EPC and Cards Stakeholders Group Publish the SEPA Cards Standardisatio...

EPC and Cards Stakeholders Group Publish the SEPA Cards Standardisation Volume Ready for Market Implementation

10 January 14

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On 7 January 2014, the , representing the European banking industry in relation to payments, together with the Cards Stakeholders Group (CSG) published version 7.0 of the Single Euro Payments Area ( ) Cards Standardisation Volume (the SCS Volume), ready for market implementation. This document defines a standard set of requirements to ensure an interoperable and scalable card and terminal infrastructure across , based on open international card standards. The SCS Volume does not establish specifications or standards as such, but rather sets (functional and security) standardisation requirements, which refer to existing international standards established by, for example, ISO (International Organization for Standardization), EMVCo (initially Europay MasterCard Visa) and PCI SCC (Payment Card Industry Security Standards Council). The version 7.0 of the SCS Volume is a major achievement reflecting a unique multi-stakeholder effort in the area of cards.

The CSG is a multi-stakeholder body representing retailers, vendors, processors, card schemes and the . Created in 2009, the CSG develops and maintains the SCS Volume, and focuses on a cards standardisation programme that will create a better, safer, more cost efficient and functionally richer card services environment, whatever the card product or scheme may be.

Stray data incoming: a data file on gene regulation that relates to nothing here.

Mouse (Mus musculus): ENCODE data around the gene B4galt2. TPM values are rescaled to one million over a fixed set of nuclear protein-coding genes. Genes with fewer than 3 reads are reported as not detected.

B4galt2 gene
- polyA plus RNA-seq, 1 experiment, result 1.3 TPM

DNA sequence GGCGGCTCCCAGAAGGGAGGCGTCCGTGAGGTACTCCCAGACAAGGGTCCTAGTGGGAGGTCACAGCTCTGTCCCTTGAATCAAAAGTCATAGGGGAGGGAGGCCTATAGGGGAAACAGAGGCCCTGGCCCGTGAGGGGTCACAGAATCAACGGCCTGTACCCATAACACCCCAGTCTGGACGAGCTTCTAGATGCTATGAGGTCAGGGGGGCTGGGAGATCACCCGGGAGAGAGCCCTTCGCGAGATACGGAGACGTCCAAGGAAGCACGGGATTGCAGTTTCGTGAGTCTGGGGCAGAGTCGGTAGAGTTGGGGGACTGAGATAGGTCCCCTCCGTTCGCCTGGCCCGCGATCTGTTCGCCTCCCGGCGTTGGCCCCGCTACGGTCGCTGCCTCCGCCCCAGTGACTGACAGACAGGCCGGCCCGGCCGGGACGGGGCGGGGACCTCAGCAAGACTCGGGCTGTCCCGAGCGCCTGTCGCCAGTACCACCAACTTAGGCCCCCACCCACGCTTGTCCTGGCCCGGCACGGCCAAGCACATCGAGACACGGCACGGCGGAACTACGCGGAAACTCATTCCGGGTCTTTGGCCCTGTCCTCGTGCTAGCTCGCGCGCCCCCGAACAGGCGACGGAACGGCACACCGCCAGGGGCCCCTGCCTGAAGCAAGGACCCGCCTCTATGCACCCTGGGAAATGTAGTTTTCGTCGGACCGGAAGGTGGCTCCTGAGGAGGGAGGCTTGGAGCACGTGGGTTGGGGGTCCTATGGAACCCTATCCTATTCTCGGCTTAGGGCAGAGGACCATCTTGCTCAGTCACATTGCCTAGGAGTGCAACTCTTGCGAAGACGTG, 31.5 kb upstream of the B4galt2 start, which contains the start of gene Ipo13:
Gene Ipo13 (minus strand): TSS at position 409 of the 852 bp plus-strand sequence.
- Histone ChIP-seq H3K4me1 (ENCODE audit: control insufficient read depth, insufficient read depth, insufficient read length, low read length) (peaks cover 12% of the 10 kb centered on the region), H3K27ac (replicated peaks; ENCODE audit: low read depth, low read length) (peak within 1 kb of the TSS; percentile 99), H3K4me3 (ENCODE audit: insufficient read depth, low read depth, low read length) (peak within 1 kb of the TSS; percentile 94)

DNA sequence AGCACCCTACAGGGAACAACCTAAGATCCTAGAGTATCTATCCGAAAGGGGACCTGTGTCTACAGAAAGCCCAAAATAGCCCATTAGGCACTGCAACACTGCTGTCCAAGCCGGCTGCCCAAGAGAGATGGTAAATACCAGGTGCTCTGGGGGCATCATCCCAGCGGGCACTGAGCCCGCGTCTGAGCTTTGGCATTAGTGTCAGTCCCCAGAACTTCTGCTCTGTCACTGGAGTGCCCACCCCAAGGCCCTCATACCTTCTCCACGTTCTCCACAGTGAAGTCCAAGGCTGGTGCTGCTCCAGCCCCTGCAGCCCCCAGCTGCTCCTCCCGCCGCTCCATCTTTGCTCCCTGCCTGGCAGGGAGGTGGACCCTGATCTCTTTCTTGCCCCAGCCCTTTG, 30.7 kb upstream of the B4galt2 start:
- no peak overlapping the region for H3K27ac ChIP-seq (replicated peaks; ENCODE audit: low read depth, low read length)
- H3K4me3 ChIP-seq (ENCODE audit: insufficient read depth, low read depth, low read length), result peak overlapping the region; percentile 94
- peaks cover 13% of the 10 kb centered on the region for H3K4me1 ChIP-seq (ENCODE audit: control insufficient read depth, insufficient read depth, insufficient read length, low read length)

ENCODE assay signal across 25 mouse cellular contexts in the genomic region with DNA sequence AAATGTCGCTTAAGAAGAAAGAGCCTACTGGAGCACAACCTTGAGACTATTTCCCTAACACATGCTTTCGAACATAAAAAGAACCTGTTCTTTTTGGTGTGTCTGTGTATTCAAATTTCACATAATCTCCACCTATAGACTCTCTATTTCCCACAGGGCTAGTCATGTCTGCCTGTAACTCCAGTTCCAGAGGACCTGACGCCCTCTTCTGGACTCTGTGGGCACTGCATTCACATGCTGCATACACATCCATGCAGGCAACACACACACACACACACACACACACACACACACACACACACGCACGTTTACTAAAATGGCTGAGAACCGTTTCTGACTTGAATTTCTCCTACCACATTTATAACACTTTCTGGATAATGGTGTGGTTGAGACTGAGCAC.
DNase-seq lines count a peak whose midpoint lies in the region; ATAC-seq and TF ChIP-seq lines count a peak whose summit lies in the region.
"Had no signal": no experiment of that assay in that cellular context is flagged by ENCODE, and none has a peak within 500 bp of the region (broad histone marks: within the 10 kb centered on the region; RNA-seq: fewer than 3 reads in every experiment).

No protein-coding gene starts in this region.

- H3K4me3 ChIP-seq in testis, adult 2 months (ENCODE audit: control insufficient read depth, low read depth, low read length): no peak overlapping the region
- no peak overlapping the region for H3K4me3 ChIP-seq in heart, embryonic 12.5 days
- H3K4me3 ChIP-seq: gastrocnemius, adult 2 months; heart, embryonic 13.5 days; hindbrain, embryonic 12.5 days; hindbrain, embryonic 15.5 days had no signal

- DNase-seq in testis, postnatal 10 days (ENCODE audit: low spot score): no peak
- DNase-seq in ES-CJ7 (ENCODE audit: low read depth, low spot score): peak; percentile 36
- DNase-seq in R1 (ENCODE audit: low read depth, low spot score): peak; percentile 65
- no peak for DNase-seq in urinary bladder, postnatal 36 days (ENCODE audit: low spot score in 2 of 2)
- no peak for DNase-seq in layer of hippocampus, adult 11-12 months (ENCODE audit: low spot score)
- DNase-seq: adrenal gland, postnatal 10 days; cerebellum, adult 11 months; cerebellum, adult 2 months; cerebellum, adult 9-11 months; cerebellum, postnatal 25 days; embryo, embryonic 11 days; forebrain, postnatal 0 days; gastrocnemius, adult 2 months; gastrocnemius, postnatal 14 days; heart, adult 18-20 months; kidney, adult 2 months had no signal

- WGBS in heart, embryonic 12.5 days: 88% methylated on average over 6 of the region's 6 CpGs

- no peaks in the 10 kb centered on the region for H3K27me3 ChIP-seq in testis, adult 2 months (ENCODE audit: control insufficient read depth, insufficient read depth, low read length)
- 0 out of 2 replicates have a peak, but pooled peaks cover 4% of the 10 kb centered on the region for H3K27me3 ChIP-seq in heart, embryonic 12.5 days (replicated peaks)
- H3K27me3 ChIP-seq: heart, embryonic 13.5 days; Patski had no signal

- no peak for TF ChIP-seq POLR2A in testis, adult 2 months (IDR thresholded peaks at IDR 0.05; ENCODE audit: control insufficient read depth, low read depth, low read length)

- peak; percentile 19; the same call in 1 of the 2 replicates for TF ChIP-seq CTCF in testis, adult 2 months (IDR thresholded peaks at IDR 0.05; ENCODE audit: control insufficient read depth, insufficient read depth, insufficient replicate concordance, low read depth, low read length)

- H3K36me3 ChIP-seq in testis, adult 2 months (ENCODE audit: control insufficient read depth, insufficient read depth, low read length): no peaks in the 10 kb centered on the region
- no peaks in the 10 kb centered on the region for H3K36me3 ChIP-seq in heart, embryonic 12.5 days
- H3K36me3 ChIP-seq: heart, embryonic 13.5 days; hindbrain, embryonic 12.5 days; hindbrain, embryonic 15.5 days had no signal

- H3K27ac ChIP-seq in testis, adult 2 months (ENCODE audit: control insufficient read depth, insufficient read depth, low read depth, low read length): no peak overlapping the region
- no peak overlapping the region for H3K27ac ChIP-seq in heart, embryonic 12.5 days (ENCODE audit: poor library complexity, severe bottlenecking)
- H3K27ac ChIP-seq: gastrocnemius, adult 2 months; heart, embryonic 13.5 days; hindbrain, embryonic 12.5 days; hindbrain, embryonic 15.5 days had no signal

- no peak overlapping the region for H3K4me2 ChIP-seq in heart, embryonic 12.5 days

Following the public consultation on the provisionary version 6.5 of the SCS Volume in June and July 2013, the CSG has processed more than 2,000 comments received from market participants. The six books of the SCS Volume version 7.0 cover a set of requirements applicable to card-present (face-to-face) transactions to allow investment decisions and implementation based on stable requirements. All stakeholders and interested parties active in the cards domain are encouraged to roll out services and products in line with the requirements set out in version 7.0 of the SCS Volume in a three-year period, i.e. by January 2017. This means: the SCS Volume requirements for card-present transactions are to be met for new cards and terminals being introduced in the market as from 2017.

The documentation relevant to version 7.0 of the SCS Volume is available on the Website (see link below).

The rationale for harmonised cards standardisation requirements in

The European Union authorities driving forward the programme identified the need to create harmonised cards standardisation requirements throughout all countries across early in the process of integrating the market for electronic euro payments. This was reinforced by the European Economic and Financial Affairs Council, representing Member States, when it requested that the industry should set the conditions for further standardisation in the area of cards (see link below). This request was repeatedly echoed by the European Central Bank.